This document provides information on various diseases that can be passed from dogs to humans. Often these diseases do not make the animal appear sick but can cause serious illness in humans. Persons with specific medical conditions such as a chronic illness, immunodeficiency and pregnancy may be at higher risk of developing disease or complications from a zoonotic disease and should consult with their physician before working with animals. The diseases associated with dogs include rabies, capnocytophagosis, ringworm and external parasites, tularemia, brucellosis, leptospirosis, campylobacterosis, salmonellosis, cryptosporidiosis, giardiasis, infections with pathogenic E. coli, echinococcosis, cutaneous and visceral larval migrans, yersiniosis, mange, and MRSA. Additional information on zoonotic diseases can be found on the Center for Disease Control and Prevention Website, Healthy Pets, Healthy People.
Diseases associated with direct contact or bites:
Rabies is a fatal viral infection that can be transmitted by bites, scratches, and mucus membrane exposure from an infected animal. Dogs can be infected from contact with wildlife such as bats, skunks, and raccoons. Infected animals often exhibit neurological symptoms and unusual behavior. There is an effective vaccine available for people and most domestic animals including dogs. Dogs that have not been vaccinated for rabies and those with undiagnosed neurological disease should be treated with caution to avoid bites and scratches. If a person is bitten or scratched by a suspect animal, they should seek post-exposure rabies prophylaxis from a medical professional immediately. Persons who routinely work in high risk activities should be vaccinated against rabies.
Capnocytophaga canimorsus is a bacterium commonly found in the mouth of healthy dogs and cats and can be transmitted to people by biting. People may develop a local bacterial infection or life-threatening sepsis. Pre-existing liver disease, alcoholism and immunodeficiency indicate a higher risk of sepsis.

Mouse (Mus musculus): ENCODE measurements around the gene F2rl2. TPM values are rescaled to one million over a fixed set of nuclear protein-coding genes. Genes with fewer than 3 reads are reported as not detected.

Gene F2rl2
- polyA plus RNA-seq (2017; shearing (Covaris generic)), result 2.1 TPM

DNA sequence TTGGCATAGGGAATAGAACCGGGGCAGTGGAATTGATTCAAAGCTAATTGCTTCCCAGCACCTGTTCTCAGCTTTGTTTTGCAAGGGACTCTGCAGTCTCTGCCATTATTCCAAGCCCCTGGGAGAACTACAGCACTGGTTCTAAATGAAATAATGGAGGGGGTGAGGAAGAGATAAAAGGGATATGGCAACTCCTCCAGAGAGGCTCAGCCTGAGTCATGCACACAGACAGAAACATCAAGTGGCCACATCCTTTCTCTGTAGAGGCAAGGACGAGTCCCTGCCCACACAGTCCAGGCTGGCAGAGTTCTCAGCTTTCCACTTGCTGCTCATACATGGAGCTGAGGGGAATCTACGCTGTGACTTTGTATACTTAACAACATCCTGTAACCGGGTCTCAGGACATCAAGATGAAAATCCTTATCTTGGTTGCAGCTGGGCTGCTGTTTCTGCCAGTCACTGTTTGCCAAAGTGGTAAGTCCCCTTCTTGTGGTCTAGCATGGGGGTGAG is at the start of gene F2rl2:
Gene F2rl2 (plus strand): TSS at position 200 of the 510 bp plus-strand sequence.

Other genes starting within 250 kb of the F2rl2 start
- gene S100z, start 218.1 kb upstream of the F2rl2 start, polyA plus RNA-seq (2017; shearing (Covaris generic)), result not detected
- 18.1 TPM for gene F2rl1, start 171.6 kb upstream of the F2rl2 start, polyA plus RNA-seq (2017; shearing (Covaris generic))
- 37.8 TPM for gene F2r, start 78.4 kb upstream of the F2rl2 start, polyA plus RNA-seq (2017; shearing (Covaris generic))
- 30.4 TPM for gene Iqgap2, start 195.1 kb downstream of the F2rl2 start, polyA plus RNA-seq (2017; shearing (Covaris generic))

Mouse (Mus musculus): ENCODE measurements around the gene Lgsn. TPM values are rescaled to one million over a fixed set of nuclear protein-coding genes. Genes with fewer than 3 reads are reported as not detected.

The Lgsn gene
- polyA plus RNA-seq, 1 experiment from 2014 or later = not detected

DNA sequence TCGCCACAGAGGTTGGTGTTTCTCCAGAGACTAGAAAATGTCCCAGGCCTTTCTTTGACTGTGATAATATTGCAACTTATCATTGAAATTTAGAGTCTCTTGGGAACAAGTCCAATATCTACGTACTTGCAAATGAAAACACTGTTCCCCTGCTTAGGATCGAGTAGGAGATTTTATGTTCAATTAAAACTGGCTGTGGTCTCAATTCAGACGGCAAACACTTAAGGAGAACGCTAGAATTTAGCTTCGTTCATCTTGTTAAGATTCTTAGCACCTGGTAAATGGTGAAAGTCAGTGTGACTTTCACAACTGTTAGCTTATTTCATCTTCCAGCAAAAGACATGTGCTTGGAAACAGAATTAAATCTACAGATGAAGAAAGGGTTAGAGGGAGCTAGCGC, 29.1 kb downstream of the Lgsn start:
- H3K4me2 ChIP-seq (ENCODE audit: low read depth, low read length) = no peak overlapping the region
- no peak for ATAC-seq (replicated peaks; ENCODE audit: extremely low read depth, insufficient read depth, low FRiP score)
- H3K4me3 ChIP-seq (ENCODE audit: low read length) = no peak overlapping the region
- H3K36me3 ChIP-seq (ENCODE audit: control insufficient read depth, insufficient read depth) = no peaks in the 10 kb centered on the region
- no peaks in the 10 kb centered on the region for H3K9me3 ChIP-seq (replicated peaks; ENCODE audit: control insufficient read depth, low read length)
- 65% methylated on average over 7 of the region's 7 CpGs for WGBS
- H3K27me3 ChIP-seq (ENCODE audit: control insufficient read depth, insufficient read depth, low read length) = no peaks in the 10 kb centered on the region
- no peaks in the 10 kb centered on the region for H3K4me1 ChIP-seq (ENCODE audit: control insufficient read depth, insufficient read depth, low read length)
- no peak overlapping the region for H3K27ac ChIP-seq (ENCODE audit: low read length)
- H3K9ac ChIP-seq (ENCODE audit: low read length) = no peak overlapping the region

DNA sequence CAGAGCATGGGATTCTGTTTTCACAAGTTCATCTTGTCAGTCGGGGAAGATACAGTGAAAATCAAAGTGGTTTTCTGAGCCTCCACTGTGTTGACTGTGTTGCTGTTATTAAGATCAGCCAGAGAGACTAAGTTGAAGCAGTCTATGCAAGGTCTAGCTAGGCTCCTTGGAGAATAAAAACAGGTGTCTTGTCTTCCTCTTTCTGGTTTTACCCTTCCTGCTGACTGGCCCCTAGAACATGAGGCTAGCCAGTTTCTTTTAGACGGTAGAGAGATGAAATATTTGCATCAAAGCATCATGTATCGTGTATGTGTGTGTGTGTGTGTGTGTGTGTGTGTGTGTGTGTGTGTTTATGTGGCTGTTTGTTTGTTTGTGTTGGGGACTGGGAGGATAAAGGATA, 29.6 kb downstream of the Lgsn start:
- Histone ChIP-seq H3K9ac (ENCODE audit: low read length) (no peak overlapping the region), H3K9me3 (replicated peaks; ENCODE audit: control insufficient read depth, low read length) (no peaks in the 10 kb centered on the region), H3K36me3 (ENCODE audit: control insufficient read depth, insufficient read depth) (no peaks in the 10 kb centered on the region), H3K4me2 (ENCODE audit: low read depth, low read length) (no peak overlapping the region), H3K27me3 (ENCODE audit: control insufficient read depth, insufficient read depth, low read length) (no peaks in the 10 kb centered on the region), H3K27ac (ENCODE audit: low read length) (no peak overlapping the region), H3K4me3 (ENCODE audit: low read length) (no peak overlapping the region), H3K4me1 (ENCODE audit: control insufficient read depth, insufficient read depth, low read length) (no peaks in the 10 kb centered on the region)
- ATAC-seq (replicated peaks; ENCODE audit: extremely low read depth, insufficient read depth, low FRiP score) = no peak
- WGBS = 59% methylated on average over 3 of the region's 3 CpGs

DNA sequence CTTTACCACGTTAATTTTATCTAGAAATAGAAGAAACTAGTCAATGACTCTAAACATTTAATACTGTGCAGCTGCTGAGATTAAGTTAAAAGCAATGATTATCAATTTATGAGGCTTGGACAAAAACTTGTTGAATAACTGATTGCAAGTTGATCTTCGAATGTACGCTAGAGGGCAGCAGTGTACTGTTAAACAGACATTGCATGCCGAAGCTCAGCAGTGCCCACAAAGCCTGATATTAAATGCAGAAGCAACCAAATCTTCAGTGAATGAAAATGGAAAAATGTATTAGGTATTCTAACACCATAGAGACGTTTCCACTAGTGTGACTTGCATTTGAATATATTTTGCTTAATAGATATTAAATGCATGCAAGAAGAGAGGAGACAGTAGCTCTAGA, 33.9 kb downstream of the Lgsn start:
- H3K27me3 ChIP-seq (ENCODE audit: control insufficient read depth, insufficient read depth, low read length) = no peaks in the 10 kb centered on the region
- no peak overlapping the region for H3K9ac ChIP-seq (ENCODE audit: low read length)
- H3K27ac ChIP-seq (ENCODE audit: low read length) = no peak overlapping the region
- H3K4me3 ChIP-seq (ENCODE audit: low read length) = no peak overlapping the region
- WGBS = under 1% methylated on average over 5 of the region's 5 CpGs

Dermatophytosis is a fungal skin infection commonly known as “ringworm” and is seen in both animals and people as scaly round areas of hair loss. Transmission of ringworm is by direct skin-to-skin contact with an infected animal.
Diseases associated with vectors or contaminated materials:
External parasites such as fleas, ticks, lice and mites are occasionally transmitted by close contact with an infested dog or handling infested bedding. Animals and animal housing areas should be routinely treated for external parasites.
Mange (aka Sarcoptic mange) is a skin disease caused by mites. Dogs can get infested with these mites after direct contact with affected dogs or contaminated bedding and will experience skin irritation with severe itching and self-inflicted wounds, and alopecia (loss of hair). People can get mild skin irritation after contact with infested dogs, but these mites cannot reproduce on humans, so the condition is resolved spontaneously after the mites die in a couple of days.
Tularemia is a bacterial infections of wild rodents and rabbits that occasionally infect dogs and people via tick or deer fly bites, by skin contact with infected animals, body fluids and tissues, ingestion of contaminated water, or inhalation of contaminated dust. Dogs that hunt rodents and rabbits may be at higher risk of becoming infected. Infected dogs may not show signs of illness or can experience high fever, swollen lymph nodes, reduced appetite, and lethargy. If the infection becomes generalized, the dog can have stiffness and reduced mobility. Tularemia in humans initially presents as a fever, headache, swollen lymph nodes and possibly a rash.